Wizard and Glass by Stephen King
Review by Floresiensis
If books are judged solely by their re-readability value then the Dark Tower books must be up there at the very top. This is my fourth pass and it is a series that just keeps giving and giving.
The first three books, The Gunslinger, The Drawing of the Three and The Waste Lands I found brilliant but have to be honest and admit that Wizard and Glass, on first read, was not a great experience. There are two reasons that might explain this, the first being that a year had passed since I had finished The Waste Lands and much momentum had been lost, and much that had happened had been forgotten. This is the disadvantage of reading a series as it is published, and if you do not have the time to re-read previous instalments then it may well be that the reading enjoyment is not as high as when you can simply turn the last page on book three and reach over, open, and begin reading book four. Basically, I was found myself no longer submerged in the Dark Tower worlds and found it a little difficult to get back into. The second reason for my lack of enthusiasm first time around may lie in the fact that book four does not drive the story forward very far - its purpose being to further fill out Roland's character and history. This is does by spending a large portion of the book recounting the time when Roland, in his youth, along with his apprentice gunslinger friends, Cuthbert and Alain, visited the town of Mejis on a mission whose main aim is to move them far from Gilead and the danger there.
I am pleased to say that now, although Wizard and Glass is not my favourite book in the Dark Tower series, I am certainly better able to appreciate it for what it is and what it brings to the series. It could almost be read as a stand alone novel and bears much resemblance with the recently released Wind Through The Keyhole. King throws himself into a tale of teenage love with all his heart and this can either be a good thing or a bad thing depending on your viewpoint. We've all been teenagers and we've all thought and behaved in ways that seemed right at the time, perhaps even unavoidable, but with the hindsight that comes with passing years, it can been looked back on as both wonderful and cringe-worthy. And this is how Roland and Susan's love story plays out - they behave as teenagers do and this is brilliantly written by King, whose talent for portraying teens is remarkable, but it can be difficult at times, as reading about self-indulgent, star struck teens can be.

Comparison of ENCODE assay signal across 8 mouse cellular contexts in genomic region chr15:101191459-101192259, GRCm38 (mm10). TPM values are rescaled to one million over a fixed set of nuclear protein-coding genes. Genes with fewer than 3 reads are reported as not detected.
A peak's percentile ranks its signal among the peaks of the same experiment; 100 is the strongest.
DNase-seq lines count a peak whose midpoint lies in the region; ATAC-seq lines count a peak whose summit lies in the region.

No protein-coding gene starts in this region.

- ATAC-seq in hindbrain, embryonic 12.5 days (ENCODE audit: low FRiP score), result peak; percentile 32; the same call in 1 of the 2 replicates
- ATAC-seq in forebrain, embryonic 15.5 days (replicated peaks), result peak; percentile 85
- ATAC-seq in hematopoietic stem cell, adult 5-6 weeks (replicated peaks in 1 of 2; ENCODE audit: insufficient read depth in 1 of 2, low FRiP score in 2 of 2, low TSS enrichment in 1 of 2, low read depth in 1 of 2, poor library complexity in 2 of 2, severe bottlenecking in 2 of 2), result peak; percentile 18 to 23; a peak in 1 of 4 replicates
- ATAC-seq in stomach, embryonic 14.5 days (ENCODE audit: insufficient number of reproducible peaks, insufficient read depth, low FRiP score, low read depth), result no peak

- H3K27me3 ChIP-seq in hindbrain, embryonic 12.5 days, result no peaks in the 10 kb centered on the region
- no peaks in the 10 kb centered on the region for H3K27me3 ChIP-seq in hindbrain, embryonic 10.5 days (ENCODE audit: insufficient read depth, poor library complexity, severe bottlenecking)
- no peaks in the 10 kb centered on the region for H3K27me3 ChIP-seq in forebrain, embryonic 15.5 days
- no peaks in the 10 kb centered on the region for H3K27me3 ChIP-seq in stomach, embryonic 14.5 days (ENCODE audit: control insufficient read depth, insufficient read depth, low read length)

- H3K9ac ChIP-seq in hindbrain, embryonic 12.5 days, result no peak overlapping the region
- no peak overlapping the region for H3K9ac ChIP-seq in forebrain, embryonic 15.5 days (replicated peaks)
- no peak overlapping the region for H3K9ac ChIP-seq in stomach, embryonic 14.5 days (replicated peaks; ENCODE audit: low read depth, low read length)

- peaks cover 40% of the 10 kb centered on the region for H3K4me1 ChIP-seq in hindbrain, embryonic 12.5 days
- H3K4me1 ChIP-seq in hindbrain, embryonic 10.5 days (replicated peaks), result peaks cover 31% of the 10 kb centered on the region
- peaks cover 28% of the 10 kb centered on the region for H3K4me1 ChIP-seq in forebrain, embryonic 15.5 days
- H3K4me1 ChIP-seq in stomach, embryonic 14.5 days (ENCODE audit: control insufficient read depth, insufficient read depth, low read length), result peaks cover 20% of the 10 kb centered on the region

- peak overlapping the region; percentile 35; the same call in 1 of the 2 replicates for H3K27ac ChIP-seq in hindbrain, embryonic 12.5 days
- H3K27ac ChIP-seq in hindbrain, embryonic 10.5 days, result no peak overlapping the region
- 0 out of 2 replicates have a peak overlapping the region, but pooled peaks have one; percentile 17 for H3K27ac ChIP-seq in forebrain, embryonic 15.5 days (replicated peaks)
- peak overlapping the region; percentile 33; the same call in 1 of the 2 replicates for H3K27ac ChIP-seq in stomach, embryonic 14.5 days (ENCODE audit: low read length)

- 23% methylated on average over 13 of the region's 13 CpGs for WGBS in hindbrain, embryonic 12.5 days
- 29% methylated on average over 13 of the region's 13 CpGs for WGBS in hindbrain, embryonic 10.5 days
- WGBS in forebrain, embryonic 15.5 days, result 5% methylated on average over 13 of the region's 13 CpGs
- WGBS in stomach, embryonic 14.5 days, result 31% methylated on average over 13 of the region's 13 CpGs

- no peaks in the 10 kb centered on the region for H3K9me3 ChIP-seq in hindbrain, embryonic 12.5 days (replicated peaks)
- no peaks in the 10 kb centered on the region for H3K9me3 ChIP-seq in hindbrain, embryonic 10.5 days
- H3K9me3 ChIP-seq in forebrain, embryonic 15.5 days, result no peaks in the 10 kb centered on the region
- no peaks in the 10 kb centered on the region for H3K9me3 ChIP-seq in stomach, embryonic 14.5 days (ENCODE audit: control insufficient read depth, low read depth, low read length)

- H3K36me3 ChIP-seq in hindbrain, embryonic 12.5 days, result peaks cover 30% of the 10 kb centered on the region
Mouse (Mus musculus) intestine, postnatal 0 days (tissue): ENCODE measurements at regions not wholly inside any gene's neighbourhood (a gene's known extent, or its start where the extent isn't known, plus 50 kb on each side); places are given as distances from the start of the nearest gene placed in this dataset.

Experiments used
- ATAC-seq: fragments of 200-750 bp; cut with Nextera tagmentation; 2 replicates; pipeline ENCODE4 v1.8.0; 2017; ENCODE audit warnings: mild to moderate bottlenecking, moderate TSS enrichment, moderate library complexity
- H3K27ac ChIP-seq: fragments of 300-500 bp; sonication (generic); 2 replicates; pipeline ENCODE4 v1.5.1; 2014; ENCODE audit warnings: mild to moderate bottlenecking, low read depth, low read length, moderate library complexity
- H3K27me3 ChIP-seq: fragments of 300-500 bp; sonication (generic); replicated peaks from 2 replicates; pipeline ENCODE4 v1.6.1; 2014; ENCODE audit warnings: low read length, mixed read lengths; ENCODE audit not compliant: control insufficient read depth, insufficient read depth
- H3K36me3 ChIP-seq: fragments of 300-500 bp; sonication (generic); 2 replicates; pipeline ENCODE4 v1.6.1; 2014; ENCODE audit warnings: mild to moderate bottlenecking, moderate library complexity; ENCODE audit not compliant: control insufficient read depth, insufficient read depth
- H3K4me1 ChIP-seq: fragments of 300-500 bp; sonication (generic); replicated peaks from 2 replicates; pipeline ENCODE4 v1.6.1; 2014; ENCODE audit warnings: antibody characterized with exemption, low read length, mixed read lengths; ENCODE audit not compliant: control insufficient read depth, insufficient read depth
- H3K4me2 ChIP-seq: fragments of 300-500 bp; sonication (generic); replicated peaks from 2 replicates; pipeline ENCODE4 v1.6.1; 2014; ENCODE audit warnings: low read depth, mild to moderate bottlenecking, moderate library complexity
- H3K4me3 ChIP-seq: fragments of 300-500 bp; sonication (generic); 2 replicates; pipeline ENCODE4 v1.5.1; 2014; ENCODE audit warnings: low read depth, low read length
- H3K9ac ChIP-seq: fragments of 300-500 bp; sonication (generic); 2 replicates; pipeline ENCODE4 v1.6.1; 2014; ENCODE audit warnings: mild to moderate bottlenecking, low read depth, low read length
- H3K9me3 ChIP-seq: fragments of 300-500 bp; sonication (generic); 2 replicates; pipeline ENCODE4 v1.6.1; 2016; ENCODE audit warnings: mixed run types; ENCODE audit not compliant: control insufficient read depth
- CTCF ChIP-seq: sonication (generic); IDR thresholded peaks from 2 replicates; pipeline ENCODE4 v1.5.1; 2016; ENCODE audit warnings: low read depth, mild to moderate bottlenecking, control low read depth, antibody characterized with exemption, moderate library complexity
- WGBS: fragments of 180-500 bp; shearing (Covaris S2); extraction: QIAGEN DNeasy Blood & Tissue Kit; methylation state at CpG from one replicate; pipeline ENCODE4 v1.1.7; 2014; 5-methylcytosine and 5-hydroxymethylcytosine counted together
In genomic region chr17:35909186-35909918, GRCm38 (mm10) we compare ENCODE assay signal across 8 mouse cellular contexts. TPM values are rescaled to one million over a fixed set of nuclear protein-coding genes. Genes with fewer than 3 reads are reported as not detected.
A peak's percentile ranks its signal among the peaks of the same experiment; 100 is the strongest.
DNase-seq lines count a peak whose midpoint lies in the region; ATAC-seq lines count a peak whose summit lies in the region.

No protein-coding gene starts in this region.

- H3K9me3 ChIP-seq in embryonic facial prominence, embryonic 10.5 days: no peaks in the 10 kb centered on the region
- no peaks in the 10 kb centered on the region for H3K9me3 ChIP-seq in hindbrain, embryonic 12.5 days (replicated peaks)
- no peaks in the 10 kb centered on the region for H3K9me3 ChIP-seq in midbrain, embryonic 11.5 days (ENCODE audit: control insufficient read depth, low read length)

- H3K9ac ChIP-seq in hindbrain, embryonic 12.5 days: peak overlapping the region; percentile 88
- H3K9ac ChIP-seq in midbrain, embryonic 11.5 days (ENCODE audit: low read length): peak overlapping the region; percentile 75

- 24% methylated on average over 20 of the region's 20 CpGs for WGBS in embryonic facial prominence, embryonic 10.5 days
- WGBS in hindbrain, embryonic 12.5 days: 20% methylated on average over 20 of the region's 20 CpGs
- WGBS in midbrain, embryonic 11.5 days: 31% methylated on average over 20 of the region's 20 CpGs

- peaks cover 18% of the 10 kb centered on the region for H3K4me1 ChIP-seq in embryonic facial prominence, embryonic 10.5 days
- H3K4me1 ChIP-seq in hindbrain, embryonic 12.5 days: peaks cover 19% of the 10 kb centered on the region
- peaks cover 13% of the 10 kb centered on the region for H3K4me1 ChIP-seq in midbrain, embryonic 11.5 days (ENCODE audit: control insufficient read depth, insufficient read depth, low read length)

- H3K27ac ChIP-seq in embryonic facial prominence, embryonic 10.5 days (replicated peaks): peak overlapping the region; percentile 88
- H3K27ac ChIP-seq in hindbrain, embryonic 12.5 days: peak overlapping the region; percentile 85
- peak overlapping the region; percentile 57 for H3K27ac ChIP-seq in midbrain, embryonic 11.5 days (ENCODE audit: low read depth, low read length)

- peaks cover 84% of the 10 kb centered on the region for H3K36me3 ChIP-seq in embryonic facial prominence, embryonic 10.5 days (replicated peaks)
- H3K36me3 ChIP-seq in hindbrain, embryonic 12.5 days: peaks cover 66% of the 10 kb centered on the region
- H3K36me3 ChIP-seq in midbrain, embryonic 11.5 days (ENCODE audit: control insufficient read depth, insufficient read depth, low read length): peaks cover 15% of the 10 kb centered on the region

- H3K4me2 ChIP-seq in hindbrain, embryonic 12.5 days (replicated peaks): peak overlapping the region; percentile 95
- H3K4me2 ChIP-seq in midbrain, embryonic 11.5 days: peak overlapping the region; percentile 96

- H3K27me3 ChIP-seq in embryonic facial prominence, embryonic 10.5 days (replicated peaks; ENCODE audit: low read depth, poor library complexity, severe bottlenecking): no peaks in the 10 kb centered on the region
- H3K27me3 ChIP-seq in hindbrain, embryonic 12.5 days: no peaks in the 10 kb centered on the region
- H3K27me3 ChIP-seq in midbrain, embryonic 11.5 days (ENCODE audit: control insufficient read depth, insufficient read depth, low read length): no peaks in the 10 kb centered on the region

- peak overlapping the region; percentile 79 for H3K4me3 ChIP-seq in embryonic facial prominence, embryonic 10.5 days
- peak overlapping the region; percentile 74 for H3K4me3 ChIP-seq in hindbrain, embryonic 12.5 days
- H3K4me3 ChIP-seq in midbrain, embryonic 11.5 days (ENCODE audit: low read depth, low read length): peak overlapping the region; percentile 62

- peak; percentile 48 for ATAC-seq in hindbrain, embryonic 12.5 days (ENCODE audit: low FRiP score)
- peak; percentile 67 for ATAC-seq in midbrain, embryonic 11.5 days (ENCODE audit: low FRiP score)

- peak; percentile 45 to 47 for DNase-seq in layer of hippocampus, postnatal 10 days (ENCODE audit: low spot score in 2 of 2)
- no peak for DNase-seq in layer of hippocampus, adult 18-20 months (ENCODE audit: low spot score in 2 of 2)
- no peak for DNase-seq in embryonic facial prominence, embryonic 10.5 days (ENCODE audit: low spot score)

This book is about Roland, who he is and how he has become who has become. It helps to explain why he is so grim, so haunted. It could be argued that you could miss out most of this book as it serves to give little forward momentum to the series but what it does, and what is does very well, is give Roland the fleshing out he deserves. As the book that follows can be looked upon as King's The Seventh Samurai, Wizard and Glass can be almost read as a stand alone book, as King's homage to Romeo and Juliet.
Before Roland's tragic past can be relived the the ka-tet have to battle a psychotic and suicidal train (surely HAL 9000 from 2001: A Space Odyssey influenced this) in a game of riddles for their lives. They then travel onto a world which Captain Tripps has laid waste to (a section that readers of King's The Stand will enjoy) before they settle down in the breakdown lane on a deserted highway to listen to Roland tell his tale. And throughout King's influences shine through strongly: from 2001: A Space Odyssey to The Wonderful Wizard of Oz and The Lord of the Rings. Although I mentioned above you could possibly miss out this book, don't. I didn't really mean it and it does serve more purpose within the series than I have given it credit for.
Peter Host from France
If you are getting hooked on the Dark Tower series due to the mix of horror, fantasy and decadent western "à la Sergio Leone", then you might think (as I do) that this is the best in the whole series. If you loved the 3-men duel at the end of "The Good, The Bad and the Ugly", just wait. You think knowing a key character's ill fate at the very beginning of the volume hinders it's efficiency, just wait. You think you know what the true meaning of "150 pure bred sons of bitches on horseback!" is? Just wait. You think King can't write a love story? Well, you might really want to read this volume. I won't go into the details, but just to state a few obvious qualities of the 4th volume in the Dark Towers series: the dramatic tension is unbearable, it's placement in the middle of the series, as a definitive turning point for every character of the band, is brilliant; for example, take the Suzannah/Suzanne pair: exposing the archetype of Suzanne, liberates the true potential of her alter ego Suzannah in the following book. Is she just a repetition of Suzanne? Well, just wait... But most of all, this is the book when Roland of Gilead, one of the most interesting characters of epic fantasy ever, becomes truly whole, in his crippled manner.
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